Each chapter in this book was a room in the exhibit. Authored by the man behind The History of the World in 100 objects, this volume will take you from microcosm to macrocosm. If you ever wanted to step back in time to Elizabethan England, without getting the plague or all the other ills that flesh was heir to, here’s your time machine!

Here’s how the book starts:

Can this cockpit hold
the vasty fields of France? Or may we cram
within this wooden O the very casques
that did affright the air at Agincourt?

I love the way Shakespeare uses ‘casques,’ the French word for ‘helmet,’ for Agincourt is in France. He brings you to his setting right away. That kind of wordplay makes me geek out.

This text from the Prologue of “Henry V” is telling. Yes, Neil MacGregor can cram it in, reading an entire civilization deeply from just twenty artifacts.

What do you think? Are you a Shakespeare fan? Have you ever seen one of his plays?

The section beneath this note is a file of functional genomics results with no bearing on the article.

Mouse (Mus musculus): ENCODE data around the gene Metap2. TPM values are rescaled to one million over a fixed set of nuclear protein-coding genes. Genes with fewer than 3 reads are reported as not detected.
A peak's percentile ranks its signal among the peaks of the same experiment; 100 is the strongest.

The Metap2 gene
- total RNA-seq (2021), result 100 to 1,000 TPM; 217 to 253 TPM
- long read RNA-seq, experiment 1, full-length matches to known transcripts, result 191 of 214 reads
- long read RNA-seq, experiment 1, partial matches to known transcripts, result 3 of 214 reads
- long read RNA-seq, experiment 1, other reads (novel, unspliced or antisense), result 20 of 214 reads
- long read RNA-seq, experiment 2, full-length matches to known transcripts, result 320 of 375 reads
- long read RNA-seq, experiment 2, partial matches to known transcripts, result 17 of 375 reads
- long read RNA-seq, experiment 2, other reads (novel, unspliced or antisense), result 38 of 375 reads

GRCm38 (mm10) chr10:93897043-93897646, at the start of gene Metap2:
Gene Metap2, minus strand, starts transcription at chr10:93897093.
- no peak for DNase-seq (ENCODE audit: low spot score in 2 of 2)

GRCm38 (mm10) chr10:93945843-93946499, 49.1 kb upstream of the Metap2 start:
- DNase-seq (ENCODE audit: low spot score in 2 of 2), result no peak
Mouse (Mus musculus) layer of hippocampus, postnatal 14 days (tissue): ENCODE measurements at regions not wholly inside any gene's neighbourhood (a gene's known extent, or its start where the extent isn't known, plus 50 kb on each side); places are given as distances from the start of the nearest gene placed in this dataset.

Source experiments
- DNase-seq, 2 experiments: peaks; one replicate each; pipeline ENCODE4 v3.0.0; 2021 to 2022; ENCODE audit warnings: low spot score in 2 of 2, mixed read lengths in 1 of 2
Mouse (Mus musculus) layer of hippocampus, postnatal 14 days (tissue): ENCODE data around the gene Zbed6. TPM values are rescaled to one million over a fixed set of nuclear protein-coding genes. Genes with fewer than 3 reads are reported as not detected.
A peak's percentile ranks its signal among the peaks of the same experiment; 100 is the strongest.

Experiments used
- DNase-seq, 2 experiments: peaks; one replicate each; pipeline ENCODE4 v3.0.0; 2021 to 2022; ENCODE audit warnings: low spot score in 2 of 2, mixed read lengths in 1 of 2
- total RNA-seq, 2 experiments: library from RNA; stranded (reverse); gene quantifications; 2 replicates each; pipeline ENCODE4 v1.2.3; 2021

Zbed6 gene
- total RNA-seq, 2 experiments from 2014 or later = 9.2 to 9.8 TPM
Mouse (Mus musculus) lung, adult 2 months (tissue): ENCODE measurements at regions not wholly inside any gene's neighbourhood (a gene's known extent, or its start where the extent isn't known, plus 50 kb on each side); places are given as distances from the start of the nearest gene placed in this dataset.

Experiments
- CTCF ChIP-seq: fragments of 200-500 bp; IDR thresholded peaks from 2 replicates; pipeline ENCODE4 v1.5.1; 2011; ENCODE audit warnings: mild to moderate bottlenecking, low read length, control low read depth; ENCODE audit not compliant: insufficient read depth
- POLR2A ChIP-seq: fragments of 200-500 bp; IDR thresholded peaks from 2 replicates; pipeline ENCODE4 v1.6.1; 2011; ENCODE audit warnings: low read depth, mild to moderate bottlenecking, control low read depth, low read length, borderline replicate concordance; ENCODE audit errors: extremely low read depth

Did I mention that Benedict Cumberbatch will be playing Richard III in the upcoming series of history plays from the folks who brought you The Hollow Crown: The Complete Series?

Excited? Me, too!

What’s your favorite Shakespeare play and why? Let me know below.

Be Your Own Tour Guide – Great History Books for Travel

Notre Dame de Paris, France

Everybody travels differently, which is why I don’t like organized tours. What you find interesting I might find deadly dull. Travel just isn’t one size fits all. Which is why I like to do lots of research on a place before I go. I like to be my own tour guide, so my husband and I can go at our own pace and see what really interests us.